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Roadfly Corporate Blog

More Auto Manufacturers Slash Print Media Advertising Budgets

Filed under: Opinions & Commentary
Written by Laura Burkholder      September 29, 2006 , 3:47 pm

DaimlerChrysler has just backed up what we here at have been saying for years: Cut out the middle man (print media) and go straight to the people (via Internet). “We don’t have the luxury any more of running print ads and waiting six months to see if they work for us,” said John Lisko of Saatchi & Saatchi, the group that handles Toyota’s account. Chrysler, General Motors and Volkswagen all cut their print media budgets in this year’s round of marketing budgets.

With the Internet being at the fingertips of a ten year old to a one hundred year old, this transition has been a long time coming. In August 2000, the US Census Bureau showed that 51% of all American households have one or more computers, which was a 42% increase from 1998 which also affects the change from print to electronic media. The Brandwear article notes that part of the change is linked to what marketers like Lisko believe: “Print’s lack of accountability is a major reason why auto firms are cutting back.” With the information being one-click away on the Internet, companies can also track the hits per page and the amount of times their pages were viewed, something that print media could not tell you.

VW’s newest media campaign for the Rabbit and GTI relied on TV for the launch, since they cut their budget for print materials by 76.4%. Within the auto industry, print media buys are down by 24% while online buys are up by 51.6%.

Steve Parr, whose corporation Primedia publishes magazines such as Motor Trend confirms this belief, “Automakers are realizing that it’s all about targeted media now…for general publications that’s not so good. Almost all of the [automakers] have reduced print spend in generalist publications.”

References: BrandWeek

Scraping, the new buzz word. What’s with all this blatant stealing?

Filed under: Opinions & Commentary
Written by Charlie Romero      April 6, 2006 , 12:06 pm

First it was mp3 music, then it was Hollywood movies and now it’s editorial content. Editorial content which is blatantly stolen via RSS/XML feeds. What’s with all this stealing? Just because it’s there doesn’t mean it’s free to be stolen.

We recently modified the Roadfly Terms of Service to more clearly explain that commercial businesses can’t take our RSS/XML feeds, automatically scrape out the content they like and then republish or distribute it as their own.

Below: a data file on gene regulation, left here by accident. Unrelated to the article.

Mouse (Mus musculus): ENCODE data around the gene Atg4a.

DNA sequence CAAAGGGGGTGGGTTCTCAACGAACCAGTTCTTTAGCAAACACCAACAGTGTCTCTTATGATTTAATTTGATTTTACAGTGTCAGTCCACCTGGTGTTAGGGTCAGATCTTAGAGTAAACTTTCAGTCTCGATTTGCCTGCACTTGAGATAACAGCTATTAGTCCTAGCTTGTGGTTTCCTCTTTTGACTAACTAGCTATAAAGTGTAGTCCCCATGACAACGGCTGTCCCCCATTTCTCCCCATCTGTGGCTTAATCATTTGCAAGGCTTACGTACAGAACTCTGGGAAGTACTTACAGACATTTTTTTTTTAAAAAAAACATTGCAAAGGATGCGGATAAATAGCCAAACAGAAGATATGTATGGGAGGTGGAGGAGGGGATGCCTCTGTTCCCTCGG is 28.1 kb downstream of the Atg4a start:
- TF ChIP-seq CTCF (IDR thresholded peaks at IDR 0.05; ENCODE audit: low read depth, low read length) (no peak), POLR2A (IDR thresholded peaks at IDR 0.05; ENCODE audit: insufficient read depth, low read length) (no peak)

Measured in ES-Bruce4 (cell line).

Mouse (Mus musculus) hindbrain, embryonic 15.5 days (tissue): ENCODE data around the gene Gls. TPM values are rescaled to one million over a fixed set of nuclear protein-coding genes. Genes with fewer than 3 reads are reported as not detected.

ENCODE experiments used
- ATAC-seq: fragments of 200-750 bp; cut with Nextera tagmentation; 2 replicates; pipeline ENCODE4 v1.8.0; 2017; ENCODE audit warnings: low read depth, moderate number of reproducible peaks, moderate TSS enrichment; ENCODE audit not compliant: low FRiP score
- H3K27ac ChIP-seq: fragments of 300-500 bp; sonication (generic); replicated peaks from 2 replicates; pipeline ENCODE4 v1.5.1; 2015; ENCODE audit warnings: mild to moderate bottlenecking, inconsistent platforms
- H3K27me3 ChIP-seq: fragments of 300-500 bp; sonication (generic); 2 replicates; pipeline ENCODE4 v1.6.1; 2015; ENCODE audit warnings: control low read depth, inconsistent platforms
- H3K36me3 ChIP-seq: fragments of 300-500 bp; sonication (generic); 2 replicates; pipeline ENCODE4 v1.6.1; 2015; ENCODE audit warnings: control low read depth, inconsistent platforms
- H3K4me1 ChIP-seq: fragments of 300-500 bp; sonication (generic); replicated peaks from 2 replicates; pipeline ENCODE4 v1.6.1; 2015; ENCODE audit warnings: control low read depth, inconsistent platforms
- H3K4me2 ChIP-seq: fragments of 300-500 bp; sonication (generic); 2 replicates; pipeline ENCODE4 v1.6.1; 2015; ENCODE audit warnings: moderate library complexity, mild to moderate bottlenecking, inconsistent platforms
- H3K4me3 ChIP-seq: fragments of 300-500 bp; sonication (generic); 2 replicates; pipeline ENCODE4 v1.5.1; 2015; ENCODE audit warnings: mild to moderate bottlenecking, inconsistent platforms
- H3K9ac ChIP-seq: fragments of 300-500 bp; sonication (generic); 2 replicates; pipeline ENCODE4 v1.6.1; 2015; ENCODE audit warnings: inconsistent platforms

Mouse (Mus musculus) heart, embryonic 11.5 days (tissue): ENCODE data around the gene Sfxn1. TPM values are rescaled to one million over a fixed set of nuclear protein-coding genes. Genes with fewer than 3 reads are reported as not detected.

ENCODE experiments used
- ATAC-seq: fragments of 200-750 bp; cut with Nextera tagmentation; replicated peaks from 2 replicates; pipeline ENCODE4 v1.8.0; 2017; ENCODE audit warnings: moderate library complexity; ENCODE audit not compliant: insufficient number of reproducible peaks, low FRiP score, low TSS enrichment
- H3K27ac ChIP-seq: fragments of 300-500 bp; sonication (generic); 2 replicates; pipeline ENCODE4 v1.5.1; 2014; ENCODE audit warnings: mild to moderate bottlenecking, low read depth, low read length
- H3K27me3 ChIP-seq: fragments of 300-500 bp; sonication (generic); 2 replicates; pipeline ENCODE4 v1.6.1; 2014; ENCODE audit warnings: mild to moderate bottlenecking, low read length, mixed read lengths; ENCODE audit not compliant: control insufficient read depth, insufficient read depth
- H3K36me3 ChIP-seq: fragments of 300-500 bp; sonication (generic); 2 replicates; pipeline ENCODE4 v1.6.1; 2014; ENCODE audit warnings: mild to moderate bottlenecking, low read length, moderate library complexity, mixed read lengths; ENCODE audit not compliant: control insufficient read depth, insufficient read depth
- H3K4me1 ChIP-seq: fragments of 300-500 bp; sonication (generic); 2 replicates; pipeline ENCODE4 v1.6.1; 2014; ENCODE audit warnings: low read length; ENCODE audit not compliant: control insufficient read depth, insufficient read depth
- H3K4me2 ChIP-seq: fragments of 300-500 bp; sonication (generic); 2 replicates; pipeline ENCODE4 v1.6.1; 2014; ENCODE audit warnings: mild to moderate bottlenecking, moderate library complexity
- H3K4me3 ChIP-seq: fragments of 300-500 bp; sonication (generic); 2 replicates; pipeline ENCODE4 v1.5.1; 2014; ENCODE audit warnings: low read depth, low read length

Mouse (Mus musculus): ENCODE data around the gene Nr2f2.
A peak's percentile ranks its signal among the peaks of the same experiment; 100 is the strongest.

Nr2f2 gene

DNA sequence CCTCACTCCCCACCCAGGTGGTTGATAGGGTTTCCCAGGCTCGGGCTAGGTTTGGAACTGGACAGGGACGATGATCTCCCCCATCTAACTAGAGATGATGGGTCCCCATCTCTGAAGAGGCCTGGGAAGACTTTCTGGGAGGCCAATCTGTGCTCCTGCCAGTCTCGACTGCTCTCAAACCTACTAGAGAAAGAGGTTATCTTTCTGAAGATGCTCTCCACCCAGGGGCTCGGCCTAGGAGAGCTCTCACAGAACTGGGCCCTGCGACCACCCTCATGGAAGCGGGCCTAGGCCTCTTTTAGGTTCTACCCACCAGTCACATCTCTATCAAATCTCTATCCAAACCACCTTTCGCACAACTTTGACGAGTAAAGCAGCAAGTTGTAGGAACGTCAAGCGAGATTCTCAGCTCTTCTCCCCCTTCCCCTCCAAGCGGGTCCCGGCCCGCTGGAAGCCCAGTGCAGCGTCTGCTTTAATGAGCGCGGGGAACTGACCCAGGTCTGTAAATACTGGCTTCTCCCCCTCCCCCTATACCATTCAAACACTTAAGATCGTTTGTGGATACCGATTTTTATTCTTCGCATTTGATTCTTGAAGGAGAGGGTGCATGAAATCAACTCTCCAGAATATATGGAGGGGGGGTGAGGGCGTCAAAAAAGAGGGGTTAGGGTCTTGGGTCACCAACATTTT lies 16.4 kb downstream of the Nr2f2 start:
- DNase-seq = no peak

The wild, wild west Internet along with Google’s AdSense program has spawned a cottage industry which builds web sites using other people’s copyrighted content and then republishes it as thir own. These unscrupulous webmasters publish their website and then generate AdSense ad revenue from Google. The Google AdSense example is most typical and most talked about but there are also big businesses that do it. Big businesses that use robot technology to harvest or scrape copyrighted information from our pages. Companies that build entire business models around stealing via RSS or web crawlers. We are working to put a stop to it and so far it looks like our efforts are working.

You’re probably wondering why this topic made it onto the Roadfly Corporate Blog in the first place. Well there are two reasons, one is that it gave me the chance to rant and the other is to help bring the illegal practice more negative attention.

Our software developers (headed by the uber-genius himself Alan Riley) are in the process of enabling RSS/XML feeds for all the content on Roadfly. We first RSS enabled our car classifieds about a year and a half ago. A few months ago we enabled RSS on our car reviews, feature articles and other editorial content. We’ve also RSS enabled our car picture galleries which we include in our car reviews, etc. Over the course of the next few months we’re going to gradually enable RSS/XML feeds of our forums and all of our other content.

Knowing that we are syndicating nearly all the valuable content on Roadfly didn’t sit well with Alan and me. And, you know what our copyright lawyer the famous Steve Trattner had to say. So in addition to RSS enabling all of our content we are building monitoring tools to keep an eye on the content thieves.

The scrapers have been noticed all over the net because they’re doing some pretty bad things. In plain English they’re stealing copyrighted work. They know what they are doing and most of their legal deptartments turn a blind eye. They tell the boss “let’s see how long we can get away with it.”

Well Roadfly for one isn’t going to sit on the sidelines and be a victim. We’re watching the thieves and building walls. Stay tuned for more.